Reflections on the #openeducationwk Blog Posts
Posted by Brian Kelly on 18 March 2014
Summary of Open Education Week Blog Posts
Last week as part of the third Open Education Week event a series of blog posts were published daily: guest posts on the UK Web Focus blog and posts by Cetis staff which were available from the Cetis blog aggregator.
In total ten posts were published. These were, on the UK Web Focus blog:
- Open Education and Wikipedia: Developments in the UK by Brian Kelly, Cetis
- Guest Post: Open Education Data by Marieke Guy, Open Knowledge Foundation
- Guest Post: What Does Working Openly on the Web Mean in Practice? by Doug Bleshaw, Mozilla Foundation
- Guest Post: Open Education and Staff Development at the University of Salford by Gillian Fielding, University of Salford
- Guest Post: Why the Opposite of Open isn’t Necessarily Broken by Sheila MacNeill, Glasgow Caledonia University
- Guest Post: Data Expeditions and Data Journalism project as OER in Russian by Irina Radchenko, Higher School of Economics, Moscow and Anna Sakoyan, DataDrivenJournalism.RU
and via the Cetis blog aggregator:
- (Open Education and Wikipedia: Developments in the UK) by Brian Kelly, Cetis (note this post is hosted on the UK Web Focus blog and linked to from the Cetis blog aggregator)
- The Scottish Open Education Declaration by Lorna Campbell, Cetis
- The growing need for open frameworks of learning outcomes by Simon Grant, Cetis
- 5 lessons for OER from Open Source and Free Software by Scott Wilson, OSS Watch
- A personal reflection on Open Education by Li Yuan, Cetis
It is interesting to look at the different descriptions of open educational activities which have been described in these posts.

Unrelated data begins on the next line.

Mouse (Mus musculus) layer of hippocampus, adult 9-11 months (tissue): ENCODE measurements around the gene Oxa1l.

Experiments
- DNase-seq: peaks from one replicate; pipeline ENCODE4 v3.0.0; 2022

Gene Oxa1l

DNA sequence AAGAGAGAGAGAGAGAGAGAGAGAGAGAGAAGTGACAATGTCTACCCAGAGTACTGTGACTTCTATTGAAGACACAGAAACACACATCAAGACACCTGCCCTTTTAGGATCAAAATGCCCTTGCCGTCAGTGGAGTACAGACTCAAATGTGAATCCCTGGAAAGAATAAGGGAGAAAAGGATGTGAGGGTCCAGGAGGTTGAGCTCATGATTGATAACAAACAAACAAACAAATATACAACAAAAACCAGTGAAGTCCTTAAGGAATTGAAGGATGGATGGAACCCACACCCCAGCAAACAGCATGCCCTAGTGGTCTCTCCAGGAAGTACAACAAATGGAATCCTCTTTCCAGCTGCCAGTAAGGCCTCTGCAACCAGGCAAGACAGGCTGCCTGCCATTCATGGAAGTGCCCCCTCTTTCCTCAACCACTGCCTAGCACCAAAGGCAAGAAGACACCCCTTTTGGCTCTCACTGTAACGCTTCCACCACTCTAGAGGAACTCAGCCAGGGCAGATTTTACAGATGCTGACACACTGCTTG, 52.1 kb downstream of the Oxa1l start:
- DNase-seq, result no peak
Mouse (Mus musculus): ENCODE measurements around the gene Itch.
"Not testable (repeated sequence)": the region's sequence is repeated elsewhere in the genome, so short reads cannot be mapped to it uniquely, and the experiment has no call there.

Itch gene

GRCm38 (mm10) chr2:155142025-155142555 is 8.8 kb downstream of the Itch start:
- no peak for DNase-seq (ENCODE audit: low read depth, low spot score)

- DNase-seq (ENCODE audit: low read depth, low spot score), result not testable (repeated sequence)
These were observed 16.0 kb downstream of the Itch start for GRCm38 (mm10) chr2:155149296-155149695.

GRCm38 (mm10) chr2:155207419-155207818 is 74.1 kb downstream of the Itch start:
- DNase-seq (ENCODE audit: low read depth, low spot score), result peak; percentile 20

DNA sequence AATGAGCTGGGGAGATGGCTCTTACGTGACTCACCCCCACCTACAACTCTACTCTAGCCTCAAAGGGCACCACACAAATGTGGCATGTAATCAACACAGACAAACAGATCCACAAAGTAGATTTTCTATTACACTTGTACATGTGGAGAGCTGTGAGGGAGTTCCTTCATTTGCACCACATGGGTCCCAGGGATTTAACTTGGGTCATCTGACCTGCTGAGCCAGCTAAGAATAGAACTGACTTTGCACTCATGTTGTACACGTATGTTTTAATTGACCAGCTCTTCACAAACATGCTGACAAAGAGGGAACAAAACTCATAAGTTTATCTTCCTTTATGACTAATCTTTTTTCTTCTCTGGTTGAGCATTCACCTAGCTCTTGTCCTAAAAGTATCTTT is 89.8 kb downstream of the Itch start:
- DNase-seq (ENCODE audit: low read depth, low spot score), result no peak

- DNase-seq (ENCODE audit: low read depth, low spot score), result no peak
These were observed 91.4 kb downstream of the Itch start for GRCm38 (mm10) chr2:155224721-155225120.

A number of the posts provide a generic overview on aspects of openness: Scott Wilson in “5 lessons for OER from Open Source and Free Software” looks on how those involved in OER work should reflect on the similarities with the development of the open source software movement; Doug Belshaw in “What Does Working Openly on the Web Mean in Practice?“reflects on the open practices which are embraced by those working for Mozilla and Simon Grant in “The growing need for open frameworks of learning outcomes” covers openness in the context of frameworks for learning outcomes.
Gillian Fielding provides an institutional focus in her post on “Open Education and Staff Development at the University of Salford“.
A national perspective in provided by Lorna Campbell in her post on “The Scottish Open Education Declaration“.
International perspectives are provided in Marieke Guy’s post on “Open Education Data” and Irina Radchenko and Anna Sakoyan’s post on “Data Expeditions and Data Journalism project as OER in Russian“.
Two Personal Perspectives